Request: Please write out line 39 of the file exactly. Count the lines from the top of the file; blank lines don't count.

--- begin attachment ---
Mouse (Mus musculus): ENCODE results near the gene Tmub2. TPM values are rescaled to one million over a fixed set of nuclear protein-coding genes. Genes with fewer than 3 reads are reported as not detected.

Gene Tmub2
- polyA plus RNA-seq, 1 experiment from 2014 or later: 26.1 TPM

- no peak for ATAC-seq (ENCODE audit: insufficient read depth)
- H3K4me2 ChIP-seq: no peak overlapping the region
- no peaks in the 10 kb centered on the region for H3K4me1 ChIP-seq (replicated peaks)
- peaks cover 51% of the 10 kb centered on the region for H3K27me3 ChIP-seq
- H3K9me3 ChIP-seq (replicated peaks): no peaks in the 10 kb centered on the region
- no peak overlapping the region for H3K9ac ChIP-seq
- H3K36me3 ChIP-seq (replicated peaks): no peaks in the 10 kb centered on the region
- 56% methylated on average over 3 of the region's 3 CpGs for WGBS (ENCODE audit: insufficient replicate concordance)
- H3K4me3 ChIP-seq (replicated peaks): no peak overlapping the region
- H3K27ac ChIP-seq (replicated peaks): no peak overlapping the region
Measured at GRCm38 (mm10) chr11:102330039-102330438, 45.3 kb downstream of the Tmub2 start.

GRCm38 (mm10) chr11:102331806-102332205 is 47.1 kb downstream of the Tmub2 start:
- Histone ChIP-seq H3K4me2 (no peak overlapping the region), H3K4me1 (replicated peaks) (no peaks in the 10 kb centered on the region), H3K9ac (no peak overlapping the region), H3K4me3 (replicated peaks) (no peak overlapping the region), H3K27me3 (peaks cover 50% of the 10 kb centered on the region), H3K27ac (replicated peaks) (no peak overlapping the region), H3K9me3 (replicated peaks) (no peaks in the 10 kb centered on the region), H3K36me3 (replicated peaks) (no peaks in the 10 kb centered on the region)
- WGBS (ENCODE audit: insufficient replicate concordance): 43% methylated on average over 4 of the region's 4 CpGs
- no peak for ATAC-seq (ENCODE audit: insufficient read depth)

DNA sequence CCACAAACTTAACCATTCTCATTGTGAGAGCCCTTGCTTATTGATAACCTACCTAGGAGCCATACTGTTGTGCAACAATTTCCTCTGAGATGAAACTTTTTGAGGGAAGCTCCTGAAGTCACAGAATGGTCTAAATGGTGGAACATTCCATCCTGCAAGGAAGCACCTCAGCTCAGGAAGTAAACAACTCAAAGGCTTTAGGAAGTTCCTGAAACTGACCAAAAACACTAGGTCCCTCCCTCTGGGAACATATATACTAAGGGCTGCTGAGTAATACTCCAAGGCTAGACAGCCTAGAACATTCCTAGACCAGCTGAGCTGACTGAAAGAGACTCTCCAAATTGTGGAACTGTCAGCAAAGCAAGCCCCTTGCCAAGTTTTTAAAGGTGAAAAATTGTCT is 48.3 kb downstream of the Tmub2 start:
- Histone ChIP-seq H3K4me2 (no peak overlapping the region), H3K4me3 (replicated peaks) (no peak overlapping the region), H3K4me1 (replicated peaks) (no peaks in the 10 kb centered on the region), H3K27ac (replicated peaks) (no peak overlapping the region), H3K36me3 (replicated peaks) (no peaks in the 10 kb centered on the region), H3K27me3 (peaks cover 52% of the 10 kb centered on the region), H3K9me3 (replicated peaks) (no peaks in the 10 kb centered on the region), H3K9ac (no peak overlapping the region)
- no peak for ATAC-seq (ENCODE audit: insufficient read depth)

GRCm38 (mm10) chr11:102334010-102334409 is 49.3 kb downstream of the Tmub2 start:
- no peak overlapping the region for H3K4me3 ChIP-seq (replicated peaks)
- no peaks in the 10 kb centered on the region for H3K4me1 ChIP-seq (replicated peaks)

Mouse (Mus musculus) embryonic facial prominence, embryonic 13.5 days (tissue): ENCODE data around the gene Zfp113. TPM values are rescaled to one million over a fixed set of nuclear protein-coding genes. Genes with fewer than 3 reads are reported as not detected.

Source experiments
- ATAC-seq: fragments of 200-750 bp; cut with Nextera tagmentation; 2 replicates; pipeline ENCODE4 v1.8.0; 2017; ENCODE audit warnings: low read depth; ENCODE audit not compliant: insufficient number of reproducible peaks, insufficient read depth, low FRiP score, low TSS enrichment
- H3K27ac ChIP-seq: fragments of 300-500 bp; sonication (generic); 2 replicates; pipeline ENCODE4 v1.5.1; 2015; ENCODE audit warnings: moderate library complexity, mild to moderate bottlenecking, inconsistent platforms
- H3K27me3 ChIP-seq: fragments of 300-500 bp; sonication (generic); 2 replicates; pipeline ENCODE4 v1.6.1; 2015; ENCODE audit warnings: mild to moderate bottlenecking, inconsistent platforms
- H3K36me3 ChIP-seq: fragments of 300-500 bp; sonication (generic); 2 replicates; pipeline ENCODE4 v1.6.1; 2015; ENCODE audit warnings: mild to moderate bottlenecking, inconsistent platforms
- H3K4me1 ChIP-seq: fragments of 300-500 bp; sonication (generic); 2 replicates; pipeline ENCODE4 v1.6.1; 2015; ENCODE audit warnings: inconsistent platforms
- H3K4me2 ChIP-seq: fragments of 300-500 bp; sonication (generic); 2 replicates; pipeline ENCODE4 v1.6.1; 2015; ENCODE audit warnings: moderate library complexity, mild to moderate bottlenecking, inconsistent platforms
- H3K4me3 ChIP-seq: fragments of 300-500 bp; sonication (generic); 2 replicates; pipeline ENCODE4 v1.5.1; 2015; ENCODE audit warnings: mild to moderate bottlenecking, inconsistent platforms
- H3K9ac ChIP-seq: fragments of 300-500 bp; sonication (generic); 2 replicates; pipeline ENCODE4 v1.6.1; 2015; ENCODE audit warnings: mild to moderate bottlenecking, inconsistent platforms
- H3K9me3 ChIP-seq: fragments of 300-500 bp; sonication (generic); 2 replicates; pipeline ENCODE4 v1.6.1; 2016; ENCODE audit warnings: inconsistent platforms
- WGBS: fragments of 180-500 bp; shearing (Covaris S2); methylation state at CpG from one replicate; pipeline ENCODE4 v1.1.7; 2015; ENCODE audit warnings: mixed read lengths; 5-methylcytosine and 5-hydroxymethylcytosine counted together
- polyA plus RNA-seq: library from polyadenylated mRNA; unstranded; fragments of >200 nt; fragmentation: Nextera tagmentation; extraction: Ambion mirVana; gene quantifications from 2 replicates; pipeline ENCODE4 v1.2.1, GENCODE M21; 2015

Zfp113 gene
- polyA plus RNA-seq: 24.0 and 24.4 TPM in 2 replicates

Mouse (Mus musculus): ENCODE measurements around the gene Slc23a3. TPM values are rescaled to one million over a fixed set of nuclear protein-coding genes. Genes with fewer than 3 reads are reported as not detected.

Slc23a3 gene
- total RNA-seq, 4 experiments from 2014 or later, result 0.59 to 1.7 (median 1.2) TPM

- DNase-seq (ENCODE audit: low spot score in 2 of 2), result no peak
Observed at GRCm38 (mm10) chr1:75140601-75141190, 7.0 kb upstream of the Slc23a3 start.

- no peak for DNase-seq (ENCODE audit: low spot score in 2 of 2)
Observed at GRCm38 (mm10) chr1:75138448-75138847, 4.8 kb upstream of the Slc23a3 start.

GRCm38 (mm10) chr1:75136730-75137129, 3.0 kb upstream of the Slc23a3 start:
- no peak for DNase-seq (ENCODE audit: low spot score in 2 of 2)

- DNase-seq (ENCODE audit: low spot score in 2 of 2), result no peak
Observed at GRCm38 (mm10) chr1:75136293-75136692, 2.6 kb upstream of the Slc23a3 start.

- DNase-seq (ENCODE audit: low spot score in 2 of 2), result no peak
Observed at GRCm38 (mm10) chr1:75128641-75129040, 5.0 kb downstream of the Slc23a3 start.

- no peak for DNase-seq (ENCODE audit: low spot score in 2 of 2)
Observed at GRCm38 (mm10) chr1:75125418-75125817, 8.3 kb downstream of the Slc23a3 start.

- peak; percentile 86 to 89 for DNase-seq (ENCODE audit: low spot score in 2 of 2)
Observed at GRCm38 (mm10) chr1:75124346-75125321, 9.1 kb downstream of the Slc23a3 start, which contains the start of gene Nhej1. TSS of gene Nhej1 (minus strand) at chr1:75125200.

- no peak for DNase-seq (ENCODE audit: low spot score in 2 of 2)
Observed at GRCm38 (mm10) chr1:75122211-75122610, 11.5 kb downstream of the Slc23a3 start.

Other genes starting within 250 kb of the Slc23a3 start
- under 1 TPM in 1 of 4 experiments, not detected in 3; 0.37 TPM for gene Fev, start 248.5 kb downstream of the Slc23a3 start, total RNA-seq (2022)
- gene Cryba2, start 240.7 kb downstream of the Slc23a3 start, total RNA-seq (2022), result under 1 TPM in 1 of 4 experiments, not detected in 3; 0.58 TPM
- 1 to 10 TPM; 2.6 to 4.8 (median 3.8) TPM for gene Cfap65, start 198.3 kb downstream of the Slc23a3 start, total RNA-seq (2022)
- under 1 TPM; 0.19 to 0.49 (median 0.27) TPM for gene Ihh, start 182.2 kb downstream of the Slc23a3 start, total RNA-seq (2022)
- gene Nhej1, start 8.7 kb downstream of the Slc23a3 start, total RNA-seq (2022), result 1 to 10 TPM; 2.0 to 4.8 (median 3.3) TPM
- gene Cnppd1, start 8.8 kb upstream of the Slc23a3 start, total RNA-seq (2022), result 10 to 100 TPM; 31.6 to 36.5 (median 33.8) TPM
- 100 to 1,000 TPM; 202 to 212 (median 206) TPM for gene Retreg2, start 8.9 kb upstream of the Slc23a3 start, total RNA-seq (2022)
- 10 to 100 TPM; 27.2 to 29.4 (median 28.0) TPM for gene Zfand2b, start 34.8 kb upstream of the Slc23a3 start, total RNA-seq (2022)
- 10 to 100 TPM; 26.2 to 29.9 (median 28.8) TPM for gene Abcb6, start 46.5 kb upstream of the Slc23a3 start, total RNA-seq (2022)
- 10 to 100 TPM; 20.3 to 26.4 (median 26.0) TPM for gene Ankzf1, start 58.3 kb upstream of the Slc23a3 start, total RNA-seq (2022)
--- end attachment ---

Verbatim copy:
- polyA plus RNA-seq: 24.0 and 24.4 TPM in 2 replicates